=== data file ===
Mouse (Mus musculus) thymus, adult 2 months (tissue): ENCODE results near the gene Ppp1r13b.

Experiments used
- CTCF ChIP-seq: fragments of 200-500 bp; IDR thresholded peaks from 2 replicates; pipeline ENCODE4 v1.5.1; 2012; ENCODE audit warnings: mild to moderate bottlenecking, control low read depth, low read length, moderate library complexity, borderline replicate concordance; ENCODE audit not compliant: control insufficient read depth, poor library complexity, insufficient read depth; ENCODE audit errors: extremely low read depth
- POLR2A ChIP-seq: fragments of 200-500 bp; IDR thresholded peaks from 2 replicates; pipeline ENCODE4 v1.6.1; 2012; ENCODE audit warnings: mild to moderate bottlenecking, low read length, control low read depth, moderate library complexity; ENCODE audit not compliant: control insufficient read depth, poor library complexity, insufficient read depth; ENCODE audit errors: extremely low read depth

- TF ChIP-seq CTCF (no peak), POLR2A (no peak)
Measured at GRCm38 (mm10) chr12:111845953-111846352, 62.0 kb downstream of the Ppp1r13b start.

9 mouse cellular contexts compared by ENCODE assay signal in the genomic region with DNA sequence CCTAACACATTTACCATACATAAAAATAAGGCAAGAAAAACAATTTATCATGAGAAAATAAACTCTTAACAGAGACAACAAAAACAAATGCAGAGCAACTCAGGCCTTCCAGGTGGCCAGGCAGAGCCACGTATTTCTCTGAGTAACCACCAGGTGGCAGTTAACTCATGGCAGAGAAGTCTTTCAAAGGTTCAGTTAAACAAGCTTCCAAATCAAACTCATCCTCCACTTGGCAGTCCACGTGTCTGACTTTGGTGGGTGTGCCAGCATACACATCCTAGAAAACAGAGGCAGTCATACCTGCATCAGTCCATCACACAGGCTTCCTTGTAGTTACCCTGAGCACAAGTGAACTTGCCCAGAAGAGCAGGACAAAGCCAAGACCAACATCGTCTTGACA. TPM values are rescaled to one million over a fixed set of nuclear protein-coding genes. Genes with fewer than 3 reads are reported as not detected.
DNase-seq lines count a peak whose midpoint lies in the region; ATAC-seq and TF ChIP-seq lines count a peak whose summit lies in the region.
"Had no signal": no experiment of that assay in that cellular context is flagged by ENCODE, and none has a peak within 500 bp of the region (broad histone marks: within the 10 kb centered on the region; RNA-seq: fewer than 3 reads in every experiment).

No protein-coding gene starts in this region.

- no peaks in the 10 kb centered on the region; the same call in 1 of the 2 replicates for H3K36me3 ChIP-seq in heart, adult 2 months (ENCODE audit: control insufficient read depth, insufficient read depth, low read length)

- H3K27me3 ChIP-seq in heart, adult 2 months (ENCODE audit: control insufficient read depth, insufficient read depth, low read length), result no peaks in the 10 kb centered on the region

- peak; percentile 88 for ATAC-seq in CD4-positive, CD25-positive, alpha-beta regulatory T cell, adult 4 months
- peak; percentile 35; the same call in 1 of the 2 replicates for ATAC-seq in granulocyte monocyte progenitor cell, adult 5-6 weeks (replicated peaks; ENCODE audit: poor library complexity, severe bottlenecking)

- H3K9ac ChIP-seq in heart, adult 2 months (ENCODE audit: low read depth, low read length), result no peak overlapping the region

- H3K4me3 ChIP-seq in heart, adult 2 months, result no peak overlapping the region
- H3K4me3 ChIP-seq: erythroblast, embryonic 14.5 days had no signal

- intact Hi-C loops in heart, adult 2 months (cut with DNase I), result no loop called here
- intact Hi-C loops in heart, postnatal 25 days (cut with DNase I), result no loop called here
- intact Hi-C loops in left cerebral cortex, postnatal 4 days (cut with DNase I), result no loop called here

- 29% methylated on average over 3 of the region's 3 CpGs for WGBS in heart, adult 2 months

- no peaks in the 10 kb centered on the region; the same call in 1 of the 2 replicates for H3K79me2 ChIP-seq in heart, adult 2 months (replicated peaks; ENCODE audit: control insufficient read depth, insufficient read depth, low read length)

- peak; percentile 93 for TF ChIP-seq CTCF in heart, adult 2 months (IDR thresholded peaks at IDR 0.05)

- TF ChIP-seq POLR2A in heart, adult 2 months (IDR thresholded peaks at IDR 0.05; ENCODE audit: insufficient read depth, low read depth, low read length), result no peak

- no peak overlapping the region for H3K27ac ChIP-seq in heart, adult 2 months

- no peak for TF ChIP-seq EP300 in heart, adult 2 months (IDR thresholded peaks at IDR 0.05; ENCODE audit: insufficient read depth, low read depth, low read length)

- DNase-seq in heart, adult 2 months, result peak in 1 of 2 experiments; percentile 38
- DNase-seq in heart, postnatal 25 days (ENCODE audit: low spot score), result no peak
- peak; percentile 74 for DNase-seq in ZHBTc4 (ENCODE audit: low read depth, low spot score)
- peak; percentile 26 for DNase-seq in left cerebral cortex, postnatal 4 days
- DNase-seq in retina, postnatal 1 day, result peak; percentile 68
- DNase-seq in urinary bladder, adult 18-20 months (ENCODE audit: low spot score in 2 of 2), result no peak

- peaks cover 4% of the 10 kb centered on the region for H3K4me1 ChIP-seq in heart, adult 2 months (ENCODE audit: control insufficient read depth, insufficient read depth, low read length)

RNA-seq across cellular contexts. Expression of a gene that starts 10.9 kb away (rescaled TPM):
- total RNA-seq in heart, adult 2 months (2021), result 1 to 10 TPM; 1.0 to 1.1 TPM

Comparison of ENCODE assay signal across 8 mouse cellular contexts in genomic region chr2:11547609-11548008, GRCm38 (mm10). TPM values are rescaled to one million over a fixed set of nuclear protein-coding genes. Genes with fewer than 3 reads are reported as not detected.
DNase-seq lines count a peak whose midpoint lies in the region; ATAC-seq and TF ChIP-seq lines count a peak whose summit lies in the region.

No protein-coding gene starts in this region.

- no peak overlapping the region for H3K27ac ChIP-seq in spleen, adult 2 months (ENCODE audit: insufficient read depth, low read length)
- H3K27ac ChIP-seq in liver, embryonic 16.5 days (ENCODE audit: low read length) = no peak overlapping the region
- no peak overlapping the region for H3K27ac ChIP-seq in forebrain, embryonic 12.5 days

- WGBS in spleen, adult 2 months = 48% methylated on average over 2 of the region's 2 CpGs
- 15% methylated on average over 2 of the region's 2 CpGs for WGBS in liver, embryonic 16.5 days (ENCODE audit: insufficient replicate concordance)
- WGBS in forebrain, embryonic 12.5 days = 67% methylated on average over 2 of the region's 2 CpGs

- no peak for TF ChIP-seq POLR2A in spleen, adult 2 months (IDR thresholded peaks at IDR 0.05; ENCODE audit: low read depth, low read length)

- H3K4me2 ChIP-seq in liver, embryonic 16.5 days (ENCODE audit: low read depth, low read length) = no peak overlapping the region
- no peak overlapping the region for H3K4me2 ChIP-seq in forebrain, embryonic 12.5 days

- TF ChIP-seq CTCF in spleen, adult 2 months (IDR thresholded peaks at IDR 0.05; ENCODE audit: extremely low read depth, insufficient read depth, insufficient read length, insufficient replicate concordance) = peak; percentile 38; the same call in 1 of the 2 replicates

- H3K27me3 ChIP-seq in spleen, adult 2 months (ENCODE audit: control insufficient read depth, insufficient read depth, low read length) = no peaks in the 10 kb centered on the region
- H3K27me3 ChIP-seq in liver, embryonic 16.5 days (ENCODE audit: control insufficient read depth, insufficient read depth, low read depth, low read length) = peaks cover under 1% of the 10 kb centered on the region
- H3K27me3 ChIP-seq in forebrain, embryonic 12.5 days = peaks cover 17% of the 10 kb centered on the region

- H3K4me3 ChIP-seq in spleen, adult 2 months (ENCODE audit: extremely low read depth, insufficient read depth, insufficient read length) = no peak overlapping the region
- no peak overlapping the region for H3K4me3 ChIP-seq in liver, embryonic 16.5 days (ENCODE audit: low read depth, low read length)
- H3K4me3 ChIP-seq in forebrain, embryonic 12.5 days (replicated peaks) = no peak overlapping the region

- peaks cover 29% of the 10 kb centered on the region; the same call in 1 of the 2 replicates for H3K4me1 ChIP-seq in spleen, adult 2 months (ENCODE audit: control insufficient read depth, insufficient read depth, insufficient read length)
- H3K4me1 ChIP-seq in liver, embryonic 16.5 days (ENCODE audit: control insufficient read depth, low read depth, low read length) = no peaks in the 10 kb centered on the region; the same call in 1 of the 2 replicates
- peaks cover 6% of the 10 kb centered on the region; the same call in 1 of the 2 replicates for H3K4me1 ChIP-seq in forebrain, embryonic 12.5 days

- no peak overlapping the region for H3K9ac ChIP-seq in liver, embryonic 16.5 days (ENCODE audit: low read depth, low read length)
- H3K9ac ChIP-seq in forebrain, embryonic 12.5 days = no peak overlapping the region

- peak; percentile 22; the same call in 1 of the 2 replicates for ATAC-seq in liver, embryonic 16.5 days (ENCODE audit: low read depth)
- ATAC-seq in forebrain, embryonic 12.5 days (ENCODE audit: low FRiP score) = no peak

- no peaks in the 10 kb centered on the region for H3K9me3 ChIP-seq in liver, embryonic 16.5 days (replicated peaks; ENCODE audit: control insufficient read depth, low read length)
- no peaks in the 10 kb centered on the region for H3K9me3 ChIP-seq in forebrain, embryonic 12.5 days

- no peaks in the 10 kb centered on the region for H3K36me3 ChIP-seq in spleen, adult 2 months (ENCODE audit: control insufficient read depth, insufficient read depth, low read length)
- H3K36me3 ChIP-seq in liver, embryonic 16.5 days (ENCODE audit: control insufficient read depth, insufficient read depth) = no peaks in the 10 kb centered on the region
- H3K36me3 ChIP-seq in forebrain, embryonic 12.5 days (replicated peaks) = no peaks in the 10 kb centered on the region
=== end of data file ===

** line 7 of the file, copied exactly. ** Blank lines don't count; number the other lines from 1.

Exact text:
9 mouse cellular contexts compared by ENCODE assay signal in the genomic region with DNA sequence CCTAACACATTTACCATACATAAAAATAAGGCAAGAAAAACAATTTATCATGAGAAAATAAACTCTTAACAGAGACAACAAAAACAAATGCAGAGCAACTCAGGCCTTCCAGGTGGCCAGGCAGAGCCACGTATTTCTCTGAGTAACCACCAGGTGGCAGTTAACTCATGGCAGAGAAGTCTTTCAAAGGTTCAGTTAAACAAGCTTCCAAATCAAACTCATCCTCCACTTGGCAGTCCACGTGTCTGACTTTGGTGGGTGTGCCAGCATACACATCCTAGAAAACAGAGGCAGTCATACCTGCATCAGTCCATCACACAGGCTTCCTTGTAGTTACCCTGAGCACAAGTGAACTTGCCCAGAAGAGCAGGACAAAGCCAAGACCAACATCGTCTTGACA. TPM values are rescaled to one million over a fixed set of nuclear protein-coding genes. Genes with fewer than 3 reads are reported as not detected.